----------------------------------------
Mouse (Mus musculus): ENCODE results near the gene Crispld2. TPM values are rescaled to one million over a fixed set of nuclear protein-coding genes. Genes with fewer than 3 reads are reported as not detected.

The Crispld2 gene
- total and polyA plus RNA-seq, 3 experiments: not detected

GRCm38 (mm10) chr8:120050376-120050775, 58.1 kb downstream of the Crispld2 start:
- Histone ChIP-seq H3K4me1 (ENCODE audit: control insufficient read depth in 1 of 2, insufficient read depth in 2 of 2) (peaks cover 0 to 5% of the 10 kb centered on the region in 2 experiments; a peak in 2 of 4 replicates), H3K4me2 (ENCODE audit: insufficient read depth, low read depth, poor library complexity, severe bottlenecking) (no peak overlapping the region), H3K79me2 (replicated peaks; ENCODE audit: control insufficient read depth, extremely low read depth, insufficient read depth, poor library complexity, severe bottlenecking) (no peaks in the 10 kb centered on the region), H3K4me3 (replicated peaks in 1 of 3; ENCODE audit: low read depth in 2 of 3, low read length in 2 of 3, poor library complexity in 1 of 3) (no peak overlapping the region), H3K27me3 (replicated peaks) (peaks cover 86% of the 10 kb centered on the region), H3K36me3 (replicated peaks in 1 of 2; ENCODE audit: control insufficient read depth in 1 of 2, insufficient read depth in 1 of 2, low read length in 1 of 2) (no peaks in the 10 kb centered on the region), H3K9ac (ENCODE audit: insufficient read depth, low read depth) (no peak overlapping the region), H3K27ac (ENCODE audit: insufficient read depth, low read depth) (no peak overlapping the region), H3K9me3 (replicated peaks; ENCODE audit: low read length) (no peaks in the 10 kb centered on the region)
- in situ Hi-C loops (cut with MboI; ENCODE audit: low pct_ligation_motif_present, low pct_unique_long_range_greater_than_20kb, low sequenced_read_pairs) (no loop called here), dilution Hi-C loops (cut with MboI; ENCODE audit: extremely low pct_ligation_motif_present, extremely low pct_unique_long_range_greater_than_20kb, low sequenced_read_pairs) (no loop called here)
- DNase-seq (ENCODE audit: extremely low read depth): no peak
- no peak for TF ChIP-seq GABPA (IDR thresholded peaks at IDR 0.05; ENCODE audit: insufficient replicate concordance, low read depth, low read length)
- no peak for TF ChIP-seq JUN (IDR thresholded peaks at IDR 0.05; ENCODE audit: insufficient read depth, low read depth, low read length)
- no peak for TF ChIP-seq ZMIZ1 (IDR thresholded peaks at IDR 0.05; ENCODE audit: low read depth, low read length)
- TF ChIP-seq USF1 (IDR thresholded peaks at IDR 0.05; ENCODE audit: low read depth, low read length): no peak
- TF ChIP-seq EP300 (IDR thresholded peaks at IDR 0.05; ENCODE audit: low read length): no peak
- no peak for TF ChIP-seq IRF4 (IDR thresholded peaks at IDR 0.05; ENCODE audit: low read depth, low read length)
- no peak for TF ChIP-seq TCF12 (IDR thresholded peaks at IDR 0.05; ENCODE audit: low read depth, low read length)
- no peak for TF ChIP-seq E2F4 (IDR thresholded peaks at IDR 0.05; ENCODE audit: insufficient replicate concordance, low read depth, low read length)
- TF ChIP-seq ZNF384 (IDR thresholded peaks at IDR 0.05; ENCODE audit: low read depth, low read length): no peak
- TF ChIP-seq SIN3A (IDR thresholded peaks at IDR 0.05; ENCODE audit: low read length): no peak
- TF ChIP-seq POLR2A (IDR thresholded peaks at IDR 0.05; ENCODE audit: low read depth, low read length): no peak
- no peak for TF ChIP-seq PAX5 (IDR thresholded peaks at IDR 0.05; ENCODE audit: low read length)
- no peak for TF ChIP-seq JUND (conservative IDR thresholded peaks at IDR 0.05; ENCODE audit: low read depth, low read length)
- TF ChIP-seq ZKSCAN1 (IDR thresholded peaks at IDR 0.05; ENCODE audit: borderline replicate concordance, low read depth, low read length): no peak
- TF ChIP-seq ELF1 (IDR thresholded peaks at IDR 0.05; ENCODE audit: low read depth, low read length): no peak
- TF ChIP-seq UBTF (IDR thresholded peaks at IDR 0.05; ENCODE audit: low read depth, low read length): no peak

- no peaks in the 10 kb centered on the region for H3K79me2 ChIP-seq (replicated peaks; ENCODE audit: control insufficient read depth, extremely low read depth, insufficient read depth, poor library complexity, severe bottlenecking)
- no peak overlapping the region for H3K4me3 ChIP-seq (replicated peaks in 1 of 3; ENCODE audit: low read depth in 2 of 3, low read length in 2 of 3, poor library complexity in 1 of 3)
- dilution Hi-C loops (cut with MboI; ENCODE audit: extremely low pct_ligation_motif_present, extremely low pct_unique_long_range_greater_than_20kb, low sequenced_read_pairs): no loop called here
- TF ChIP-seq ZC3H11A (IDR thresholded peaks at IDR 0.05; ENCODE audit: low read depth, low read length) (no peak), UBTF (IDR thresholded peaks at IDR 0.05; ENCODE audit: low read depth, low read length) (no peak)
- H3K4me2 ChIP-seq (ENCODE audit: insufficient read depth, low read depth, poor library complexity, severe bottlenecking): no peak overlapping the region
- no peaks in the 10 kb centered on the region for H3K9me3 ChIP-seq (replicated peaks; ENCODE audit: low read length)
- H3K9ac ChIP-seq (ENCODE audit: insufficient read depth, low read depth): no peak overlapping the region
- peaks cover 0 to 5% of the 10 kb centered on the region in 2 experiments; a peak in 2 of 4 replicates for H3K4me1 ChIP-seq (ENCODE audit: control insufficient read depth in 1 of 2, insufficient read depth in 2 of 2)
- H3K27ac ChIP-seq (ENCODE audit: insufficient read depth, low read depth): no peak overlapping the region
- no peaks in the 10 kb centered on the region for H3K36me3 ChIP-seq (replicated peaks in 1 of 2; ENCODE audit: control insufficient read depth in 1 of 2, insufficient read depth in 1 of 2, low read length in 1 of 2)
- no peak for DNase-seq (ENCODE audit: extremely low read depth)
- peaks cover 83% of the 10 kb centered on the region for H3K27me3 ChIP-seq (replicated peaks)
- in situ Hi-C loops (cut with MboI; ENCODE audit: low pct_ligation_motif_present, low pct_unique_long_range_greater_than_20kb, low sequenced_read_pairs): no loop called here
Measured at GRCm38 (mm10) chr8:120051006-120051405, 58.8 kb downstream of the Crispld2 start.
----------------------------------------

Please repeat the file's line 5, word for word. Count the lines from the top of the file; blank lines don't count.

- Histone ChIP-seq H3K4me1 (ENCODE audit: control insufficient read depth in 1 of 2, insufficient read depth in 2 of 2) (peaks cover 0 to 5% of the 10 kb centered on the region in 2 experiments; a peak in 2 of 4 replicates), H3K4me2 (ENCODE audit: insufficient read depth, low read depth, poor library complexity, severe bottlenecking) (no peak overlapping the region), H3K79me2 (replicated peaks; ENCODE audit: control insufficient read depth, extremely low read depth, insufficient read depth, poor library complexity, severe bottlenecking) (no peaks in the 10 kb centered on the region), H3K4me3 (replicated peaks in 1 of 3; ENCODE audit: low read depth in 2 of 3, low read length in 2 of 3, poor library complexity in 1 of 3) (no peak overlapping the region), H3K27me3 (replicated peaks) (peaks cover 86% of the 10 kb centered on the region), H3K36me3 (replicated peaks in 1 of 2; ENCODE audit: control insufficient read depth in 1 of 2, insufficient read depth in 1 of 2, low read length in 1 of 2) (no peaks in the 10 kb centered on the region), H3K9ac (ENCODE audit: insufficient read depth, low read depth) (no peak overlapping the region), H3K27ac (ENCODE audit: insufficient read depth, low read depth) (no peak overlapping the region), H3K9me3 (replicated peaks; ENCODE audit: low read length) (no peaks in the 10 kb centered on the region)